Are we getting worse at solving problems?
He didn’t believe it was possible, but that didn’t stop him from doing it. Wilbur Wright said, in 1901, that man would not fly for another fifty years. Two years later he and brother Orville made the first successful flight in the history of self-propelled, heavier-than-air aircraft. Since then, jet engines, breaking the sound barrier, commercial air traffic, and space flight. All in less than a hundred years.
Our technologies show us the history of our ability to solve problems. All built on the inventiveness and discoveries of those who went looking for new ways to solve interesting problems. But all to quickly, the creativity that led to those discoveries gets distilled down into a framework to be packaged for others to use, freeing them from the need for their own creative thought or discovery.
Perhaps there is a demand for such pre-packaged thought. Perhaps there is an over-reliance on it. But Orville and Wilbur didn’t follow The Six Steps For Inventing Flight. They discovered a way forward, they created a solution. As did those who invented the jet engine, and built planes that could fly faster than the speed of sound or carry lots of people long distances, and those that created rockets to take people to the moon.
Maybe, because so many problems have already been solved and because we aren’t solving such ground-breaking problems, we tend to believe that there are no new problems and that every problem can be solved by applying someone else’s solution. Maybe we aren’t very good at telling the difference between problems that can be solved in that way and those that can’t.
Henry Mintzberg, professor of management, draws a distinction between what he calls ‘pat puzzles’ and ‘puzzling puzzles’ when it comes to solving problems. In pat puzzles the pieces are supplied, each is clean-cut, they fit together perfectly and they come with a picture on the box so you know what you’re making. Whereas in puzzling puzzles, the pieces have to be discovered or created, each appears obscure, like a fragment, they need to connect, although never neatly, and there is no future state picture to guide the construction. Frameworks are like pat puzzles. They are whole and complete, with a picture of where you’re trying to get to and all the pieces ready to be used. They provide a shortcut in thinking, but they also fix our thinking, limiting our ideas, allowing only what the framework already includes.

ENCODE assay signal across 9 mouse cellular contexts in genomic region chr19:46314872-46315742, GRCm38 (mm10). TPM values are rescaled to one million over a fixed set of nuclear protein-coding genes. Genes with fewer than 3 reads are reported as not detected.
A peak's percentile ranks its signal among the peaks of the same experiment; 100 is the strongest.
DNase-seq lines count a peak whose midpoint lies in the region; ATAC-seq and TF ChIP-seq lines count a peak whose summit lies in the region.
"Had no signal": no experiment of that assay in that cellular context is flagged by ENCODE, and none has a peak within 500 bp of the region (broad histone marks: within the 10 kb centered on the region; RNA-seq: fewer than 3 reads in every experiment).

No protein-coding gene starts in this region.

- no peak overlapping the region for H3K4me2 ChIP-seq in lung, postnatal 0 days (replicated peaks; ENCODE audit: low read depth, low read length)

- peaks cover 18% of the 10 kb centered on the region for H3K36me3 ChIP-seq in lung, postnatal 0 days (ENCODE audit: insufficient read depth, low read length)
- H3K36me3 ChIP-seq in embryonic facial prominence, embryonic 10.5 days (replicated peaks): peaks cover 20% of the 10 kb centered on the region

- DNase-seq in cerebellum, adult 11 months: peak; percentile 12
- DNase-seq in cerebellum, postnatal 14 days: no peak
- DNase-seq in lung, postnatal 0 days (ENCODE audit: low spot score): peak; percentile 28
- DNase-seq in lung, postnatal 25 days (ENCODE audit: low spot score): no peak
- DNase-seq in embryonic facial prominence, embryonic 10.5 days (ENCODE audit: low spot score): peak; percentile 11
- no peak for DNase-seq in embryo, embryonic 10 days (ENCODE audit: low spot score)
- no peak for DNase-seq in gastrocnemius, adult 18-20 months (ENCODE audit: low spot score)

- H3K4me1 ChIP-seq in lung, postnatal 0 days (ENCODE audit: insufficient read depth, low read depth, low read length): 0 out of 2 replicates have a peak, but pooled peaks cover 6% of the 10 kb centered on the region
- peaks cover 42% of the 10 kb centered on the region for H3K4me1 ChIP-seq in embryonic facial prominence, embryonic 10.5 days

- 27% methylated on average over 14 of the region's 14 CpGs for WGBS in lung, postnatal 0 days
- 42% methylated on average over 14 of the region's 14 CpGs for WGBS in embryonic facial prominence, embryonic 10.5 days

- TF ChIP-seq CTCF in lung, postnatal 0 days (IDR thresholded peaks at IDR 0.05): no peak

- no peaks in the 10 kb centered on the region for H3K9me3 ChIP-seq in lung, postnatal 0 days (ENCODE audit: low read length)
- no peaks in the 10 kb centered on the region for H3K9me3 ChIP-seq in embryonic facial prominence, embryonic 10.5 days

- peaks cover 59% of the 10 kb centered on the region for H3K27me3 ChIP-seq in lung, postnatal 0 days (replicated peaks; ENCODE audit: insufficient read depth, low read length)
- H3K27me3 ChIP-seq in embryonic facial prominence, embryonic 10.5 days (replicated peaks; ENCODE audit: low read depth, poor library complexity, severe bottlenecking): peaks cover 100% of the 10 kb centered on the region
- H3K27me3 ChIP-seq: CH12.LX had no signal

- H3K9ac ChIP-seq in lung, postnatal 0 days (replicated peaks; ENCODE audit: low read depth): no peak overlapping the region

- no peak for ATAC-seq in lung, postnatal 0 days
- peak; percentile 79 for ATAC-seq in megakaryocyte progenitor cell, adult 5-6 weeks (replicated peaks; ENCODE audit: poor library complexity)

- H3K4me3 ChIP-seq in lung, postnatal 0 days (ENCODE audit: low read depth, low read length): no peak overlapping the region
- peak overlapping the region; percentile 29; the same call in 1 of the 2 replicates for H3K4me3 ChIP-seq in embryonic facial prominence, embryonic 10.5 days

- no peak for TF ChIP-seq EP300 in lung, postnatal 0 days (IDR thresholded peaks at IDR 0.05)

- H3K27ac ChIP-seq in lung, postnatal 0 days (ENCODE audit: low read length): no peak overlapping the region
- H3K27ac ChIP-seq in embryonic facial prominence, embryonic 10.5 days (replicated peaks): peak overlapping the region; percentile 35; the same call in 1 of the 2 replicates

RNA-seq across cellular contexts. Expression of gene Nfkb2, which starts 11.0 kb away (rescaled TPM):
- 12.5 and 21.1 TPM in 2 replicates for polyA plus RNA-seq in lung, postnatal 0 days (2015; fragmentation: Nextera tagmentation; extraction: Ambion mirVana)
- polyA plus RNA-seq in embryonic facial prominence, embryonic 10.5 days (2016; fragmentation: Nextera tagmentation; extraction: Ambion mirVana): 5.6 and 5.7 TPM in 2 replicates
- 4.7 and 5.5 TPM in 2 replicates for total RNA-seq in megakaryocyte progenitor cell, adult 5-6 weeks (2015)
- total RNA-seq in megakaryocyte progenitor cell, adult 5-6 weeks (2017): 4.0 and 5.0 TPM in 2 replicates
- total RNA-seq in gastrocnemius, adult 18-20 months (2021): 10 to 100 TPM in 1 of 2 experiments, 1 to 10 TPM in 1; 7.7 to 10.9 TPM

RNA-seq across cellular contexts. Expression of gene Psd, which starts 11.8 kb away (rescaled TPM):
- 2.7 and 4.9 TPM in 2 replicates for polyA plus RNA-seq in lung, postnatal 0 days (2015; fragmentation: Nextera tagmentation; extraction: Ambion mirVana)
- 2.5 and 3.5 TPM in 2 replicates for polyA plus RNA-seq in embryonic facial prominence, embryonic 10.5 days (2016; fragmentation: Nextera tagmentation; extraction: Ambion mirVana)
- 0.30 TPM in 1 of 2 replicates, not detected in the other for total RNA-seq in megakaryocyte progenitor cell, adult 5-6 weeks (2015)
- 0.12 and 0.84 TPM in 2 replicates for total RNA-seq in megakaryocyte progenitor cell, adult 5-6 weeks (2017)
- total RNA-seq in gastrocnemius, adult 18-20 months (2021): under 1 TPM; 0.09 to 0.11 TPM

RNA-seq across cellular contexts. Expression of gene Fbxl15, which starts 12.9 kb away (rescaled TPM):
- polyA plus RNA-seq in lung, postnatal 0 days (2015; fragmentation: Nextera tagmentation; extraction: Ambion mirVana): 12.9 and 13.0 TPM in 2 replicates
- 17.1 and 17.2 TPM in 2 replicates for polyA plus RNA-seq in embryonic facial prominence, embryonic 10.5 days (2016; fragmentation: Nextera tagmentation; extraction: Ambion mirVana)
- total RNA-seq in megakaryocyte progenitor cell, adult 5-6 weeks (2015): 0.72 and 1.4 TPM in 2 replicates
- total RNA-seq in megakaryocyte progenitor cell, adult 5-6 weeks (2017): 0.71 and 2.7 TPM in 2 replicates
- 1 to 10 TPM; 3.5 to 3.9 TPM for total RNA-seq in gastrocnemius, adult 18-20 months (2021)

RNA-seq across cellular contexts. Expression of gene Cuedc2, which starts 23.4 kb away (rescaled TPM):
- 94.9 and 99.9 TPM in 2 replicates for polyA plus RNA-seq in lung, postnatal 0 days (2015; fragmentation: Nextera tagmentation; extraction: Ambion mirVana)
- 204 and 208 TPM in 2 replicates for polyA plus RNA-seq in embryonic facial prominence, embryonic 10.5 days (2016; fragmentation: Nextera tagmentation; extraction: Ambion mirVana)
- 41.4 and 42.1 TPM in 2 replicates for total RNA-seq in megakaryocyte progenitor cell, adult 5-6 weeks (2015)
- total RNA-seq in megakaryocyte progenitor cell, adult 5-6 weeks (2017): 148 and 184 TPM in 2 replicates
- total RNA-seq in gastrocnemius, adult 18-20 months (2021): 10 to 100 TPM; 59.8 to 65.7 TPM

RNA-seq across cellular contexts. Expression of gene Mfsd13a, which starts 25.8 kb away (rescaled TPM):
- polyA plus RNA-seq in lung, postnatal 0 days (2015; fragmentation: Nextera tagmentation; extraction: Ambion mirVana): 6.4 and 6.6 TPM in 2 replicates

And if we tell ourselves that the problems we’re trying to solve are simple and so don’t require creativity and discovery to solve, then perhaps frameworks are a shortcut to a solution. However, it may be that far more problems are puzzling puzzles than we appreciate. If this is the first time in history that a particular combination of people, skills, technologies, resources, limitations and opportunities have occurred then it is a new problem. Attempting to solve new problems with frameworks as if they are pat puzzles reaches ineffective and unsatisfactory solutions. And then we blame the framework for falling us when really the failure was that we tried to use a framework in the first place. Creativity and discovery are search problems. How do we find new solutions when we don’t know what we’re looking for, or even where to look?
Kenneth Stanley’s research into open-ended algorithms asks the same questions. Just as evolution has no goal in mind, Stanley’s attempts to develop AI that leads to human-level intelligence “travels the road with no destination in mind”. His work has shown that the strange stepping stones we stand on along the way don’t look like they lead to the outcome we want to achieve, that potential solutions may be deceiving and take us in the wrong direction, and that preventing divergent thinking slows down our ability to recognise novel and interesting things. He says that, “to achieve your goals you have to be willing to abandon them”.
If we want to truly solve puzzling puzzles, the problems where the pieces of the solution don’t neatly fit together and we don’t have a picture on the box to follow, then we need to approach problems like Stanley. We need to experiment. Try things that spark our curiosity. Don’t predict the outcome, and let the path be unknown. Take stepping stones that lead to new ideas. Explore ideas that don’t resemble the final end state. Don’t converge on single solutions, but let multiple solutions emerge.
To solve our problems we have to willing to abandon them.